It seems as though whatever is causing CCD, and I believe it is a number of factors, the mechanisms are similar. The bees are weakened, their immune systems are badly affected, and they are then killed off by diseases, viruses and fungi. I believe GM crops contribute to the weakening of the bees immune system. Bees exposed to and eating the pollen of GM corn are not affected, but add a disease or an intestinal parasite that the bees can usually resist, and the colonies collapse.

In fact a study has shown that the Bt protein has leapt the species barrier and the gene used to create Bt rape seed (a kind of mustard or cabbage that produces oil, e.g. canola) has been found in the honeybees’ digestive tracts. Ok, so this happens to bees. But we eat this stuff too, all unknowingly, in corn, in canola, in all sorts of things. It leapt the species barrier in bees, why can’t it do so in humans? GM is BAD. Just sayin’.

(4:53 pm: Edited to clarify the possible role of the pesticide Sevin in CCD.)


10 Comments on “More GM Fun, Now with Bees!”

  1. dakinikat says:

    Thanks for continuing to follow this act of theft and immorality. This is just one of the most important stories of our lifetime. If this continues we could literally see the many parts of the planet starve or pay ransoms for food.

  2. grayslady says:

    Just one correction on BT GMOs, Sima: not all BT GMOs are designed to be totally toxic–Monsanto’s is, but I think DeKalb AgResearch has a GMO where only the leaves are toxic.

    Also, I couldn’t find any reference to Sevin in the link you provided. Imidacloprid is the main culprit used for seed treatment. Imidacloprid is a systemic, whereas Sevin is a contact poison that lasts about 10 days unless there is heavy rain. Sevin has never been used as a preventative–it is only used when there is evidence of substantial insect presence on valuable horticultural and agricultural crops. Sevin also carries a warning on its label that it is toxic to honeybees.

    • Sima says:

      The reference to Sevin is about 3 or 4 paragraphs down on the second page (link should take you to that page). It starts..
      ‘Over the past few years, Anderson has become a reluctant expert on one particular pesticide, Sevin, and the quirks of the system meant to govern its use…’ It also points out that the warnings are being ignored and causing the problems.

      How does DeKalb make a GMO that only has the leaves impacted? I suppose they only stick the Bt into leaf genes? I note that DeKalb was bought by Monsanto.. heh. Here’s a link to a DK post about Monsanto and what they own and do: http://www.dailykos.com/story/2009/4/12/21833/3228

      • grayslady says:

        Actually, it’s Novartis/Mycogen that make a GMO seed in which BT is not present throughout the plant, not DeKalb:

        Event 176 hybrids produce Bt protein only in green tissues and pollen, whereas BT11 and MON810 events produce Bt protein throughout the plant.

        This is a quote from one of the articles I linked to in my post on GMOs back in December (https://skydancingblog.com/2010/12/24/wikileaks-and-the-monsanto-gmo-cable/).

        I did see the article about Sevin, but Sevin is not used in GMOs, to the best of my knowledge, and I thought your article was about pesticides in GMOs–thus, my confusion.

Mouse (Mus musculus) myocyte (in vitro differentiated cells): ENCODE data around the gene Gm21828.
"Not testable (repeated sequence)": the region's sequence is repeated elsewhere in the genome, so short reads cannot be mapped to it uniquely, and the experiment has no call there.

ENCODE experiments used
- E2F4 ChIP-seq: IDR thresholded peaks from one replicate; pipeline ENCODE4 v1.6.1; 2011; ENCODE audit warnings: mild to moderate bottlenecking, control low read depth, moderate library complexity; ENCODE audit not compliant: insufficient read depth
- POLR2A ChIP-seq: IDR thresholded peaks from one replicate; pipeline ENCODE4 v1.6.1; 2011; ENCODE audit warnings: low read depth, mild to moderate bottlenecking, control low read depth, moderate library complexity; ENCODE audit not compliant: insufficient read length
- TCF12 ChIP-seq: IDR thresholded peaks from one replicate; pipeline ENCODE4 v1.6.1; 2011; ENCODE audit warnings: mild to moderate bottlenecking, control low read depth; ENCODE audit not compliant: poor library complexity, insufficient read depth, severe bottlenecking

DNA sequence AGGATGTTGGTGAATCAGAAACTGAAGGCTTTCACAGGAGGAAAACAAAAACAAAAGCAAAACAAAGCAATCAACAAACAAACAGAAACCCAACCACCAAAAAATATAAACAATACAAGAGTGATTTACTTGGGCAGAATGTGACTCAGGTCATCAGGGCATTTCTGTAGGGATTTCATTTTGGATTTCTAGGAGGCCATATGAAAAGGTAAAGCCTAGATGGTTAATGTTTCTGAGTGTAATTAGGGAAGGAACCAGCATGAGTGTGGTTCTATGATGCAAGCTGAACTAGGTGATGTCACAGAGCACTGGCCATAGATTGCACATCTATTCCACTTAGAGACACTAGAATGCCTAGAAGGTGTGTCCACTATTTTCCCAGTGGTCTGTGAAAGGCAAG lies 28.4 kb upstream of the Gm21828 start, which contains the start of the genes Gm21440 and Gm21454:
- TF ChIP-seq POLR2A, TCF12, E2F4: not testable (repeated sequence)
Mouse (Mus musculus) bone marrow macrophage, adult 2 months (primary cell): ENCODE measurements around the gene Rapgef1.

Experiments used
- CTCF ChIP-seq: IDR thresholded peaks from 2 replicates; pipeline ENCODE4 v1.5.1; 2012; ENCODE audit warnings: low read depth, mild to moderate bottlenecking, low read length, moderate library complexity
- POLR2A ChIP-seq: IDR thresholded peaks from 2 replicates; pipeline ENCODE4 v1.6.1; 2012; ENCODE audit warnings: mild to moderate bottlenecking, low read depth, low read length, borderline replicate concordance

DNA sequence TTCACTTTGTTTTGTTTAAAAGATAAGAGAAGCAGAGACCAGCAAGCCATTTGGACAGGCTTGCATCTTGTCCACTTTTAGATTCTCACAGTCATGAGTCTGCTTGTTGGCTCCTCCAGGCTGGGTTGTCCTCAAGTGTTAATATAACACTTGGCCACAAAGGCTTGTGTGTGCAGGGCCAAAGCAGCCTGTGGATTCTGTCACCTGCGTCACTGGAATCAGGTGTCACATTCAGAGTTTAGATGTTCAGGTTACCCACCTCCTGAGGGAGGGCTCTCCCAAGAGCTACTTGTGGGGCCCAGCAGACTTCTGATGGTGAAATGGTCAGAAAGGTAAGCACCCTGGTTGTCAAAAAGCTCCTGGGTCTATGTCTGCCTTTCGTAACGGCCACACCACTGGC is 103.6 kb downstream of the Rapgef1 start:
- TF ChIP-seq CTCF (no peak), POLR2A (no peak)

Mr. Anderson was absolutely correct to sue the Minnesota Department of Natural Resources. As I mentioned, Sevin carries clear warnings on the label about danger to honeybees, and it is inexcusable for the applicators (who are supposed to be licensed by the state) to spray in the presence of honeybees.

      • Sima says:

        Thanks Grayslady! I see pollen is still a problem. So the protein can still spread, and bees can still eat it. Bleh.

        Edited to Add: You are right, I misread the article about Sevin. I will do some more research and add an addendum.

    • Sima says:

      I haven’t yet found anything that talks about DeKalb and a GM plant that only has the leaves impacted by Bt. Found out a lot about Monsanto and DeKalb though! Monsanto is now the world’s biggest seed company with 23% of the world’s proprietary seed market (see http://www.gmwatch.org/gm-firms/10558-the-worlds-top-ten-seed-companies-who-owns-nature ).

  3. Minkoff Minx says:

    Great and thanks Sima. I really find this information interesting.

    We have a UGA Experimental Station in the county where I live. They have the Bee Lab, Honey Bee Program | CAES Entomology | UGA

    Here are some links I found:
    CAPArticle7

    A Meta-Analysis of Effects of Bt Crops on Honey Bees – eXtension

    • Sima says:

      Interesting that the meta analysis finds no direct link, but says the implications are,
      ‘Although the additional stresses that honey bees face in the field could, in principle, modify their susceptibility to Cry proteins or lead to indirect effects, our findings support safety assessments that have not detected any direct negative effects of Bt crops for this vital insect pollinator.’

      Which is what the studies I looked at have said. The bees aren’t directly affected by Bt, but are weakened by it and actually killed by other things. Those studies just don’t say it in such a positive light :).

  4. bostonboomer says:

    Thanks for this informative piece, Sima. This is a really scary situation, IMHO.

    I also agree that CCD is a perfect metaphor for what is happening to humans in the US.

    Once the workers are gone, the colony collapses. This could be a good lesson for conservatives, come to think of it.

  5. Sophie says:

    Great post, Sima.

    And imagine, pollen gets into honey and we eat the honey… Just sayin’.

    And in the bee pollen?